Disasters of the Past as Powerful Lessons for Today
I thought to myself, there is a real need for contemporary policy-makers to engage with what has happened before.
The adage that the past informs the present came to life for historian Professor J. Charles Schencking on March 11, 2011. At that time he was putting finishing touches to his highly-regarded study of the 1923 Great Kantō Earthquake for Columbia University Press. On that day, Japan was struck by a 9.0 magnitude earthquake and tsunami. Historical issues he had been writing about suddenly became current again.
As the disaster unfolded, people wondered what it would mean for Japan’s future. “People asked, ‘should we rebuild destroyed communities? If so, how should we rebuild them? Should it be a government-led, top-down exercise or a series of bottom-up community inspired initiatives?’ Officials also debated how best to deploy humanitarian assistance,” he said. These questions were not unique to 2011. Many similar questions had been asked in 1923. “I thought to myself, there is a real need for contemporary policy-makers to engage with what has happened before.”
While his scholarly book provided historical perspective, he was also aware of the need to engage with people in other ways to promote broader understanding.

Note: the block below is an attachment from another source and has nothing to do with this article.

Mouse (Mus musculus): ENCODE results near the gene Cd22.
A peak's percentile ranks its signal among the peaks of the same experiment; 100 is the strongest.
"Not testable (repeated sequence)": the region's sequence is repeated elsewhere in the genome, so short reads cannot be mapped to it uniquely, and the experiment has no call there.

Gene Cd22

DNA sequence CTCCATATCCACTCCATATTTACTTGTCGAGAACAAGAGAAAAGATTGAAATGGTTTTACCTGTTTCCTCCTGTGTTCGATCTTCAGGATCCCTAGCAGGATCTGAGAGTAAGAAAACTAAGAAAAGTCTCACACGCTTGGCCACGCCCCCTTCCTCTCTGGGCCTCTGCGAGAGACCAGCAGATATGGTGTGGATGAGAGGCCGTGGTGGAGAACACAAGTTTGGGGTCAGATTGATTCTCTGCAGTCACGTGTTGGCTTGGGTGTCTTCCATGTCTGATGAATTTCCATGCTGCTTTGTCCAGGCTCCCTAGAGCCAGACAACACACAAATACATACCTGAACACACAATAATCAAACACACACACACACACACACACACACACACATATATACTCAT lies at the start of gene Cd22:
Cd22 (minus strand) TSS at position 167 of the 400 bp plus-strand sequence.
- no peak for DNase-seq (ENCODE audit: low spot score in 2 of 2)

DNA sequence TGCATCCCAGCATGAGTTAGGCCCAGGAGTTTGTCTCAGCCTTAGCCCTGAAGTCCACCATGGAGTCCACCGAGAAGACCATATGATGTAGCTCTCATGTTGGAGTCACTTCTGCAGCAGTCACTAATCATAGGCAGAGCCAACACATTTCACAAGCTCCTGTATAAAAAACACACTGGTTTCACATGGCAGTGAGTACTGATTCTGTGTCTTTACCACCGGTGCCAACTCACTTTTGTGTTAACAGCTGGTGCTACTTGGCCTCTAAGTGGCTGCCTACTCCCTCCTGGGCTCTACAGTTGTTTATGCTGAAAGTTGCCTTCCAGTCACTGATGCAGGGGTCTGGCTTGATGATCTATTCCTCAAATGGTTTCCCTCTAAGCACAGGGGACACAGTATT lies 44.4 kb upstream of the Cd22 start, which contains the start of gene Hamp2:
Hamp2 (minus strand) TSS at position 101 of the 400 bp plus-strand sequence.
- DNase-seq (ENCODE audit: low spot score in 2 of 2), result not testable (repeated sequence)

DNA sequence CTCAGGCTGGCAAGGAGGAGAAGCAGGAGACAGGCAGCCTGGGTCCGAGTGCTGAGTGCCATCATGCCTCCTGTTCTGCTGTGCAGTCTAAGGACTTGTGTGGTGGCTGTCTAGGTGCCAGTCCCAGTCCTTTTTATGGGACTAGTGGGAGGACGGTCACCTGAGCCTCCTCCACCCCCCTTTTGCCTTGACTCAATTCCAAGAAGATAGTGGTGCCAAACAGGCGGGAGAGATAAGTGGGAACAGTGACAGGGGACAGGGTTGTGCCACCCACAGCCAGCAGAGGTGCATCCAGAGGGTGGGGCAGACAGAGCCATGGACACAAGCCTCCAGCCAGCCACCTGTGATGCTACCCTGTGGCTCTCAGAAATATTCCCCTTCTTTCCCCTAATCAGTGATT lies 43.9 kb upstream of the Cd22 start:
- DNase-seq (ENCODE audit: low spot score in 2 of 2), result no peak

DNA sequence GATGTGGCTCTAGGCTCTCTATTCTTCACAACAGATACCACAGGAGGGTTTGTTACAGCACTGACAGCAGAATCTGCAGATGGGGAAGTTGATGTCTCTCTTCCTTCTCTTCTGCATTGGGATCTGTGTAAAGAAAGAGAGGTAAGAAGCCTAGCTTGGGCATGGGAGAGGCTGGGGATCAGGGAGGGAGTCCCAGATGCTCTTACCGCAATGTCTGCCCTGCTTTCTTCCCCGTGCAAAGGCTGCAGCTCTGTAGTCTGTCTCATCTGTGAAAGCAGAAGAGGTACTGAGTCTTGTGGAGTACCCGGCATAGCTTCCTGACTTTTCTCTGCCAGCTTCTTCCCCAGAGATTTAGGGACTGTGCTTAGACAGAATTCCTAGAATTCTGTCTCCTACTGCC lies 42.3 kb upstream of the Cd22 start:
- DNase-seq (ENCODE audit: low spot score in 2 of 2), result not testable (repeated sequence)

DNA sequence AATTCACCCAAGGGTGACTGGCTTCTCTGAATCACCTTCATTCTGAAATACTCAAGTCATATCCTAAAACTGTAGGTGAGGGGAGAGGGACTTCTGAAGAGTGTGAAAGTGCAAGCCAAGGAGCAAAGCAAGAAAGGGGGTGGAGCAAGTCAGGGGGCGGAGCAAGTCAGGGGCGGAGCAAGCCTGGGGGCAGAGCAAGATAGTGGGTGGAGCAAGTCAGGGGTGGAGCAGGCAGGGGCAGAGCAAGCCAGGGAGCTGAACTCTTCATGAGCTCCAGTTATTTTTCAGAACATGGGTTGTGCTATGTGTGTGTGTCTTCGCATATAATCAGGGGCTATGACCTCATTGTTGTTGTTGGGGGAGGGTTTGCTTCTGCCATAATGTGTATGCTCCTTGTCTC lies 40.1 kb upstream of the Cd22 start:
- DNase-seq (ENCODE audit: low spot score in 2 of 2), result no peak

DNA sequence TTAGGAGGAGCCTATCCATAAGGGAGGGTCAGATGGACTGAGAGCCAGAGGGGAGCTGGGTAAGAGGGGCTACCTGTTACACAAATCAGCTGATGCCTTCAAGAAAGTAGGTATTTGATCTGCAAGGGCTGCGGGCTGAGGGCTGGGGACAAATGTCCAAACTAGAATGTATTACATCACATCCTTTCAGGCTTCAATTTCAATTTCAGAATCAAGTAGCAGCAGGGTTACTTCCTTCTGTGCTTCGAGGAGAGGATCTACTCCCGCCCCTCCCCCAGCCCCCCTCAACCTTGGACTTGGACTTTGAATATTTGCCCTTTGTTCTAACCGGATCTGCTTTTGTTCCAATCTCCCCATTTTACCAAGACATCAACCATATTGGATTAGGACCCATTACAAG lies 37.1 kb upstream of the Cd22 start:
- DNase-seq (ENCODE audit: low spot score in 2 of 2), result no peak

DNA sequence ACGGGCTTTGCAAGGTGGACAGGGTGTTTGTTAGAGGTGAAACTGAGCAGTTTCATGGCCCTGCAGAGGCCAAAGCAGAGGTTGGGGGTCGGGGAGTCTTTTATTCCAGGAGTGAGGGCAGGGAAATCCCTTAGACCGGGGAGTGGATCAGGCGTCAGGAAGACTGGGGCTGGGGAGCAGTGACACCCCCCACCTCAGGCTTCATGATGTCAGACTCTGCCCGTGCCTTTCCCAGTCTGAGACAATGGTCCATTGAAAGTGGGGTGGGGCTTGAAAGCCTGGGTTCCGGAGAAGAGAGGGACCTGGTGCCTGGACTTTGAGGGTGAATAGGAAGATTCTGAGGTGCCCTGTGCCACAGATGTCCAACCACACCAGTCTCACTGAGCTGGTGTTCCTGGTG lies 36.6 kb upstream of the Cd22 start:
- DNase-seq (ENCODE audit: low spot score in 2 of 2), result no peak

His first step in that direction was to upload images of his own materials, including more than 500 photographs, artefacts and maps from the 1923 earthquake, to a specially-created website that was accessible to the public.
“Disasters,” he said, “generate powerful and emotive images and that really motivated me to build the website.” The site has received more than 250,000 visits since its launch in December 2013.Following on from that, a public exhibition of the artefacts and images was held at the University of Melbourne, where Professor Schencking worked before coming to HKU. It garnered English and Japanese-language press coverage and attracted thousands of visitors. He gave a keynote address at the opening.
After a 7.0 magnitude earthquake struck Kumamoto Prefecture in April 2016, the Discovery Channel contacted Professor Schencking and Dr Janet Borland, an HKU assistant professor in Japanese Studies researching the impact of disasters on children and local communities. They were asked to assist with a documentary on disaster preparedness in Japan. Its initial broadcast attracted more than 2.5 million viewers.
“Japan today is one of the great leaders in disaster mitigation and preparedness,” he said. “It wasn’t always the case, but from 1923 the government began taking clear policy decisions to make society better prepared for the next earthquake. We can learn a lot by looking at the long history of disaster preparedness measures, both successes and failures.”
Professor Schencking said his research has been positively affected by his engagement work on the Kantō earthquake because he now always thinks of how to reach a wider audience. “The humanities can have real life impact today, as well as contribute to understanding the past,” he added.
Professor John Charles Schencking of the School of Humanities (History) received the Faculty Knowledge Exchange Award 2017 of the Faculty of Arts for the project ‘The Great Kantō Earthquake and a new understanding of responses to natural disasters’.